Seven Ways We Lie, one book

Hi Virtually readers! Sometimes, I like to read multiple perspectives books. This one has seven different central characters, but I was so impressed with how the author handled that and the story, adding lots of interesting elements along the way. It was very entertaining– I read it all in one day.

26240663Paloma High School is ordinary by anyone’s standards. It’s got the same cliques, the same prejudices, the same suspect cafeteria food. And like every high school, every student has something to hide—from Kat, the thespian who conceals her trust issues onstage, to Valentine, the neurotic genius who’s planted the seed of a school scandal.

When that scandal bubbles over, and rumors of a teacher-student affair surface, everyone starts hunting for someone to blame. For the seven unlikely allies at the heart of it all, the collision of their seven ordinary-seeming lives results in extraordinary change. (blurb and cover from goodreads)


The cover has the seven deadly sins on it. Each character has a ‘sin’ attached. What I liked, though, is that it wasn’t super obvious which characters had whih sins. I’m pretty certain about four characters but on the fence about a couple as well. Looking out for each flaw added another element to the story, and made the characters deeper. It’s tempting to turn contemporary YA into ‘issue’ books, each focused on a problem that teenagers deal with. But the thing is, teenagers deal with lots of problems, and respond to them in different ways and in different places. But with the sins as focal points (that sounds weird to say but I’m rolling with it) Riley Redgate can examine ‘contemporary teen issues’ in a real way. Because the thing is that no ‘issue’ comes up on its own: they are compounded, compacted–and they don’t take up the totality of your life.
Riley Redgate is younger than most authors–the author bio said that she finished her undergrad degree in 2016. I think that really shows in the voice of the novel. Each character has a distinct voice (one character has all of her sections in free verse which was an interesting choice but done quite well), which is important as there are so! many! of them (that said most of the relationshisp are within the seven central characters because otherwise it would be a lot to keep track of). The dialogue is especially exceptional. Tbh, the way the characters talk reminded me of the person who recommended this to me. I don’t talk in quite the same way, but it still felt familiar–lots of uses of ‘super’ and so on. I’ve been reading some non-YA books recently which is great and makes me feel Grown Up ™ even though lol I’m eighteen. Anyway, there were sections in this which reminded me that I love YA because YA gets being a teenager (sorta).

“A lot of the time I worry that I am a terrible person and just haven’t had it confirmed yet.”

“Sometimes you go a long time having fooled yourself into thinking that you’re as grown-up as you’ll ever be, or that you’re more mature than the rest of the world thinks you are, and you live in this state of constant self assurance, and for a while nothing can upset you from this pedestal you’ve built for yourself, because you imagine yourself to be so capable. And then somebody does something that takes a golf club to your ego, and suddenly you’re nine years old again.”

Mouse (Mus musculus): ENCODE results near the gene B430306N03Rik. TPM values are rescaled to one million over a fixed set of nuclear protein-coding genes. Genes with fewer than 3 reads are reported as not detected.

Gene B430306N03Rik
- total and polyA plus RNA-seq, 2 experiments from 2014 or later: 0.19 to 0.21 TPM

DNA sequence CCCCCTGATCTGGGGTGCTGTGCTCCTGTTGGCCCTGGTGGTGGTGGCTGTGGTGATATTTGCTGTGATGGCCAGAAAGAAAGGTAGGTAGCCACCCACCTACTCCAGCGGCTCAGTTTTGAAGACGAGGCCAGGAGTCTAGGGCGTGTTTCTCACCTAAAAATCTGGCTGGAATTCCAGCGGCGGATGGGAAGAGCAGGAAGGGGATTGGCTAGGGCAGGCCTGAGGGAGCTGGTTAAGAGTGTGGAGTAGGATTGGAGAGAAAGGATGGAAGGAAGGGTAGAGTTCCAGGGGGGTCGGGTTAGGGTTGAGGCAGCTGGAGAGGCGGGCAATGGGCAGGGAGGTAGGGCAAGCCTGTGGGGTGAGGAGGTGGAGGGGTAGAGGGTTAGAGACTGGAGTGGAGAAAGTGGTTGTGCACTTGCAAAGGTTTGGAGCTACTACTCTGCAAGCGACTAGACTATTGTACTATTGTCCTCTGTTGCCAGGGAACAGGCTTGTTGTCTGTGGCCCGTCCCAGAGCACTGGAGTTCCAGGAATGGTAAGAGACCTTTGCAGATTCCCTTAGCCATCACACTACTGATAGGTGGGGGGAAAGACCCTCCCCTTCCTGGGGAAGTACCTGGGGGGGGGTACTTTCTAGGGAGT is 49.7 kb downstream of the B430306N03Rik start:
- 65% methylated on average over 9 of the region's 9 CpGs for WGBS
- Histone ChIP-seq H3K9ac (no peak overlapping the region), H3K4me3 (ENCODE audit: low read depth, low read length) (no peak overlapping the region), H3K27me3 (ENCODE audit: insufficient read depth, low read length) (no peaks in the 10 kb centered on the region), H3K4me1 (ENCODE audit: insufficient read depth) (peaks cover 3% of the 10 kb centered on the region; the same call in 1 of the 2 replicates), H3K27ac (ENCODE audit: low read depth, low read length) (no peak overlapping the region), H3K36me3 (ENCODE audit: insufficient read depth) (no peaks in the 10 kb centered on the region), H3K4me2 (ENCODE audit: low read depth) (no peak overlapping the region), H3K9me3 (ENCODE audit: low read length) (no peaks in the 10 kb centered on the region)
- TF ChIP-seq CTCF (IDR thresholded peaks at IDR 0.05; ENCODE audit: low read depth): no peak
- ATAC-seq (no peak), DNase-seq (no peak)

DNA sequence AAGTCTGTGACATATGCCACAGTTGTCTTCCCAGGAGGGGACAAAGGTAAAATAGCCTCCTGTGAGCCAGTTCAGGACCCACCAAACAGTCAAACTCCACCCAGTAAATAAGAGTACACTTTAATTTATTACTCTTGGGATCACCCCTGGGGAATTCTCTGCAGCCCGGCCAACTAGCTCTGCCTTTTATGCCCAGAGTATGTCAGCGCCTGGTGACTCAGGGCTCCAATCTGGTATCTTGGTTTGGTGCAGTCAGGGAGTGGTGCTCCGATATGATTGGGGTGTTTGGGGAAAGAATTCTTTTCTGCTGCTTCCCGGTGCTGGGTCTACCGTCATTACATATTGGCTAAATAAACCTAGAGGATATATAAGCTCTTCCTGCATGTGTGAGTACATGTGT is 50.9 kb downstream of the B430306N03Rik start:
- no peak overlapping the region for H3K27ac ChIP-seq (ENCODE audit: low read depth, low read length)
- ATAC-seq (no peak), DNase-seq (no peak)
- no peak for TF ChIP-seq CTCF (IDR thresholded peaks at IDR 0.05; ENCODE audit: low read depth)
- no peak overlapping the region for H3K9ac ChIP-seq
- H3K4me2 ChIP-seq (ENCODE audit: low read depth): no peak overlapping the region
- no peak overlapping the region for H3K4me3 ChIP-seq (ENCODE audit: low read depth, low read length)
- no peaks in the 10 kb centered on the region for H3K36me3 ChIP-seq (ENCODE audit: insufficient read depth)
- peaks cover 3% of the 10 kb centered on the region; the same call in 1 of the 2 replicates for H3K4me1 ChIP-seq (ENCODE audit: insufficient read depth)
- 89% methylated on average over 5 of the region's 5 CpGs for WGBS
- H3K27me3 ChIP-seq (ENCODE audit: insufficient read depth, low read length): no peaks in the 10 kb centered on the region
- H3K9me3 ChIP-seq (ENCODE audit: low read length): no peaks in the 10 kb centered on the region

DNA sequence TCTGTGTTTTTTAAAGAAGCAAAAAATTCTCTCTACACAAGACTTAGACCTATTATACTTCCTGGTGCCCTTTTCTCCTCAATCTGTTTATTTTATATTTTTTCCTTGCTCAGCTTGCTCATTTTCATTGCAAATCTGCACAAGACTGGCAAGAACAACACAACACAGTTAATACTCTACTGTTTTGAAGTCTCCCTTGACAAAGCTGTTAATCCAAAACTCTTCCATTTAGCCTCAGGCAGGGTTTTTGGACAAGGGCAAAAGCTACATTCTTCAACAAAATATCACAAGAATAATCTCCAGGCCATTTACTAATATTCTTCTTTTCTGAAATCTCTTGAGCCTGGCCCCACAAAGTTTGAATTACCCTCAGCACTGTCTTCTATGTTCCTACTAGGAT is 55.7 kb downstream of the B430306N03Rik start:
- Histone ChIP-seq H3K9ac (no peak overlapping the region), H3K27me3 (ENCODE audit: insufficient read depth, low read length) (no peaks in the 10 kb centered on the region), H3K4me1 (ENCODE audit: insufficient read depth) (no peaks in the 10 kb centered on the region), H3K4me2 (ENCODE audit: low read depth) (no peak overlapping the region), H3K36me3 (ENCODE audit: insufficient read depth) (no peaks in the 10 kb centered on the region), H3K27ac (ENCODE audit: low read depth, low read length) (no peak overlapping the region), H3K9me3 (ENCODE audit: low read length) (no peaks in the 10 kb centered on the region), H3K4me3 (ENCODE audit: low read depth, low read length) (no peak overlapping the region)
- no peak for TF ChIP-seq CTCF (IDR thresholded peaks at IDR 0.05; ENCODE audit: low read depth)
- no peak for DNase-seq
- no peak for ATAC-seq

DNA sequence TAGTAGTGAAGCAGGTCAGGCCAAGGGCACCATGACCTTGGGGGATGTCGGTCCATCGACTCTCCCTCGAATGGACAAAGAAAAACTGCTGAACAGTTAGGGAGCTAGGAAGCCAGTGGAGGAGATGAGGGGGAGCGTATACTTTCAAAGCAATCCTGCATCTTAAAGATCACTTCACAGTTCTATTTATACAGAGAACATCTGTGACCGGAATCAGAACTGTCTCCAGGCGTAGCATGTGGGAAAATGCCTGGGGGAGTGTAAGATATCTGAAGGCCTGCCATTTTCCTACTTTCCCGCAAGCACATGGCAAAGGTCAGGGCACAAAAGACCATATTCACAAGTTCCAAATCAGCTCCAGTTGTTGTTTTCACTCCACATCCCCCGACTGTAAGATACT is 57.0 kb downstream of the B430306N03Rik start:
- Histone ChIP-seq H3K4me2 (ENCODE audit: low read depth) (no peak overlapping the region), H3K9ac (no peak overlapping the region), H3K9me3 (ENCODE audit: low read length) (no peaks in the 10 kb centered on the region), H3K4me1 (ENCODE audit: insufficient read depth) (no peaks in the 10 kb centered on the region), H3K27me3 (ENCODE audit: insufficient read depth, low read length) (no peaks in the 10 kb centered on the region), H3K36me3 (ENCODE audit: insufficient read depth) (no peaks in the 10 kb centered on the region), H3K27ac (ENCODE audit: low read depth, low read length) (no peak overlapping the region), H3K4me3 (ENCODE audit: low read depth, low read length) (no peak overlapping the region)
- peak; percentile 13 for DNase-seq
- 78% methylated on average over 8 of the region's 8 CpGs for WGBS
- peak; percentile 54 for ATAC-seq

Those are two things I feel all the time and it’s always nice to be understood.
I mentioned that this bookengages with a lot of issues. For how many characters and situations Riley Redgate is juggling, I think she does an exceptionally good job. The central issue that the plot (there’s not much of a plot though) is shaped around is a teacher student relationship. This is a dodgy topic, and obviously a culmination of bad decisions and almost indefensible and also something that has never intersected with my real life. All that aside I thought the way she dealt with it was…okay but not much more than that. IDK. Seven Ways We Lie also touches on drug dealing and abuse; alcohol abuse; absent or disengaged parents (so common in YA. Claire’s parents seemed normal but they didn’t really appear in the story); friendship complications and associated risks of growing up. It’s not a super serious book, despite all that.
The characters, for how little page time they get, are surpisingly rounded. There’s Kat, unable to figure out how to fill the hole her mother left behind; Olivia, Kat’s twin, fiercely defensive of her sexual choices but confused beyond that; Juniper, one of Olivia’s best friends, who only looks perfect; Claire, Olivia and Juniper’s other best friend, afraid of losing people; Matt, stuck in one place, family escaping; Valentine, shut off, focused only on academic success, accidentally entangled; and Lucas, Claire’s ex boyfriend, trying to figure out how to tell the truth to the people around him. All characters are compelling, flawed, and able to grow through the story, which is quite the achievement. oh, and there’s lots of diversity!
This book is quick to read, and absorbing and enjoyable. It made me feel a little more understood. What more could I ask?

Have you read this? What’s your favourite multiple perspective book? I’d love to know!